Tidbits of Torah

      Minor Fasts: Major Messages


Shabbat Parashat Balak 

July 8, 2017- 14 Tammuz 5777
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Our Torah portion, Balak, tells an ancient story that resonates today as we read of the United Nations most recent declaration that the Old City of Hebron and the Tomb of the Patriarchs (know as: Machpelah) where our Patriarchs and Matriarchs are buried will henceforth be considered “Palestinian World Heritage Sites.”    This is today’s story.  And, Balak, is essentially the same story told in ancient times.  Both then and now, part of the story of the Jewish people is their recurrent isolation in the broader world of nations, especially as it pertains to our connection to the Promised Land – to the Land of Israel!

This coming Tuesday is Tzom Shiva Asar b’Tammuz [the fast of the 17th day of Tammuz].  This is a “minor” fast – meaning that the fast begins at dawn on Tuesday morning and ends at dark on Tuesday night.  It is significantly shorter than the fast of Yom Kippur and the fast of Tisha B’Av.  Both of those fasts last 26 full hours.  Tzom Shiva Asar b’Tammuz  inaugurates a 3-week mourning period, which concludes on Tisha B’Av – the date on which the Second Temple was destroyed  by the Romans in the year 70 C.E.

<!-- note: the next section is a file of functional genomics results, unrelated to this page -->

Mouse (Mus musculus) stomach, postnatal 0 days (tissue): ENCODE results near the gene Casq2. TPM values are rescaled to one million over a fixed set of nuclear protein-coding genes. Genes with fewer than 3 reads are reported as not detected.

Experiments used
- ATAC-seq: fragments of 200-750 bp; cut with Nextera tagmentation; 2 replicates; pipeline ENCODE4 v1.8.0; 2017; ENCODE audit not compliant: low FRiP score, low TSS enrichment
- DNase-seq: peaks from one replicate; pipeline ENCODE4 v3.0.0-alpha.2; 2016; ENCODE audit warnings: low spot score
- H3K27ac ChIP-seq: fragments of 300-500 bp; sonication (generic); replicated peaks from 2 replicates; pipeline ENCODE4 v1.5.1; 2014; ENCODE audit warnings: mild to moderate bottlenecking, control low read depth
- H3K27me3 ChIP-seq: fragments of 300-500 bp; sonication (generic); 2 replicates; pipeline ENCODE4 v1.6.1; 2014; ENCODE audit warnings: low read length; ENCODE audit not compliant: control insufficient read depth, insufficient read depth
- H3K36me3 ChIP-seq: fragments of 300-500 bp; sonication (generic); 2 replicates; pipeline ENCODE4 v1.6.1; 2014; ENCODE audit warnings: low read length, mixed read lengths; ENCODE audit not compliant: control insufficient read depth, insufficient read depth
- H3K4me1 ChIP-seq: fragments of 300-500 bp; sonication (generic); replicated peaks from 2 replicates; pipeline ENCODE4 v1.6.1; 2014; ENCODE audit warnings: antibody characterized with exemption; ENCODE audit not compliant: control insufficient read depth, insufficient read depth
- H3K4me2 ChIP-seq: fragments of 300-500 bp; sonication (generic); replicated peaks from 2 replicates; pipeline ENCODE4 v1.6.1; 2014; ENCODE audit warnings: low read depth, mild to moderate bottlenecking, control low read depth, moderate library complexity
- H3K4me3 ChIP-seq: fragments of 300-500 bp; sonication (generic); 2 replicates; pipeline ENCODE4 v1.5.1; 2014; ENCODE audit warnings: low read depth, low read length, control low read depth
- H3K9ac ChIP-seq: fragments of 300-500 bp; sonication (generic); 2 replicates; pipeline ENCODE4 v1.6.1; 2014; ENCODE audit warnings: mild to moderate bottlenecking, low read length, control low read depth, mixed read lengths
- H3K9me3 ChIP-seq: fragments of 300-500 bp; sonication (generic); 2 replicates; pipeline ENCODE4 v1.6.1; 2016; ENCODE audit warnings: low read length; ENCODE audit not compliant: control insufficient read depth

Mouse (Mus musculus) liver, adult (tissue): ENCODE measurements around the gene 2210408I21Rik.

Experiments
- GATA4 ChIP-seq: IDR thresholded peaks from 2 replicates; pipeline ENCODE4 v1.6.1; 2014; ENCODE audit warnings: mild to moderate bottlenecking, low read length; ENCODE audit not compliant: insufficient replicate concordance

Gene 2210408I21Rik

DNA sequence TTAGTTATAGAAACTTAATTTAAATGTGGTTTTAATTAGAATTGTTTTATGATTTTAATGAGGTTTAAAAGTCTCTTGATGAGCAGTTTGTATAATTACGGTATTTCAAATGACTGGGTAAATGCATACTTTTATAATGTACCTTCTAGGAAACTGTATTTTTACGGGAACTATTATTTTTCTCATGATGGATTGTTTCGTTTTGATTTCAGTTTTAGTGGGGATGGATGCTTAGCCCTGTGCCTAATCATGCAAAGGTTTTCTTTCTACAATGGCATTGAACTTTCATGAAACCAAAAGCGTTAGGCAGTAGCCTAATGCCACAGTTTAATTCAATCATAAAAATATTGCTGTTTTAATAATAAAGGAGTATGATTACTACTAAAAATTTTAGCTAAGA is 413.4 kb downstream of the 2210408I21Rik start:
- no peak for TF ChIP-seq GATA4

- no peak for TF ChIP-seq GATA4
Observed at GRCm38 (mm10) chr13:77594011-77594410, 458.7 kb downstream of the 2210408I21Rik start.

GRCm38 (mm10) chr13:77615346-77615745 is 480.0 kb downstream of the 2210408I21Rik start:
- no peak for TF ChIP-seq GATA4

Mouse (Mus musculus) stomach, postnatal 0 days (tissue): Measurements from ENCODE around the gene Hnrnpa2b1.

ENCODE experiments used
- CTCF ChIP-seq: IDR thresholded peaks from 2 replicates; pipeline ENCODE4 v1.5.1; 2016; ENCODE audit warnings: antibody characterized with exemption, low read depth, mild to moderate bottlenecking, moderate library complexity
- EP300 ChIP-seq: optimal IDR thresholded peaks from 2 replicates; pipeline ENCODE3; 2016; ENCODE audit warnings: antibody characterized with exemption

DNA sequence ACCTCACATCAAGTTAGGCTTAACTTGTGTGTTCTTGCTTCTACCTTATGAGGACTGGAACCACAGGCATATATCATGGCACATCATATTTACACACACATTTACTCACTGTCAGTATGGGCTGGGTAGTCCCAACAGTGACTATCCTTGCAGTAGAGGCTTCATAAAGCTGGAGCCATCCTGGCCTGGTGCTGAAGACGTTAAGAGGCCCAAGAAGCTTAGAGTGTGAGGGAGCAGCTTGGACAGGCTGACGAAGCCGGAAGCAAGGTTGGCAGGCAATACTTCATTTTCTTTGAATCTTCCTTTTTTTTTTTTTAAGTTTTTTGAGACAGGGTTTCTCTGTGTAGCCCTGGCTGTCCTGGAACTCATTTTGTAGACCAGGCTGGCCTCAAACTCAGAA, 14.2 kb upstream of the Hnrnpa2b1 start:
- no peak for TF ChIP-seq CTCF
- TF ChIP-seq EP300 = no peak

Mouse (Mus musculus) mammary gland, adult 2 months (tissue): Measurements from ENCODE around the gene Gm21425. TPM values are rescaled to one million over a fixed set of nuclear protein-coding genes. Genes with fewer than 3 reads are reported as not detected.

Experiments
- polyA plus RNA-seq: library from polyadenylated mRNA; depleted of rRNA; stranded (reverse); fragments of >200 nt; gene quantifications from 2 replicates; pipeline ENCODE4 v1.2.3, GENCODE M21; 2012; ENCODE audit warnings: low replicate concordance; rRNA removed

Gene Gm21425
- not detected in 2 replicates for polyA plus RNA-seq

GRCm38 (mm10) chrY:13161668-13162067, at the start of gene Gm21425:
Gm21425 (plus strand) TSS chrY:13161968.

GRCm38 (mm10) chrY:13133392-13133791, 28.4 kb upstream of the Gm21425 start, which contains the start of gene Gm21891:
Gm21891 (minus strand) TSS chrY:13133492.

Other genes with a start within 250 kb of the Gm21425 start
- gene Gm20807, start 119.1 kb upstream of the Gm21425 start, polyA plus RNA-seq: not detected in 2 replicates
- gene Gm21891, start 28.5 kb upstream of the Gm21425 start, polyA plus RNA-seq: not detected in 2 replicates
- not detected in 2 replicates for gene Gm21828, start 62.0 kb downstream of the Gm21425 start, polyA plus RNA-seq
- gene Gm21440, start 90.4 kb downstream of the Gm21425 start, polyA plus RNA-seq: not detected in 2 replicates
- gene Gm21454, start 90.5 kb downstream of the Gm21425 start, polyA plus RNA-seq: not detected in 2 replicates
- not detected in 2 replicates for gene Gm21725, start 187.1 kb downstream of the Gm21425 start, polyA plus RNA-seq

Sometimes minor fasts carry with them major messages.  Whether we fast, or not, remembering the process that led to the destruction of the Second Temple, reminds us that there are processes at play that affect us and the world around us.

Noting a minor fast day in our calendar helps us to appreciate how our lives can contribute to the “good” that will eventually be reflected more globally in our world.  That “good” that our prophets believed will one day become prevalent in our world is what our prophets envisioned as the Messianic Era.  The minor fasts remind us that we are all part of the greater processes at play in the world.  Awareness is the first step to doing our part to make the world a better place!  There is nothing more “awakening” than to be cognizant of a fast day and of the major message that it carries!

For those of us who will be fasting on Tuesday, and for those of us who will be remembering the fast, I wish us all a meaningful message, and a renewed sense of purpose and of hope.

Shabbat Shalom!

Rabbi Gilah Dror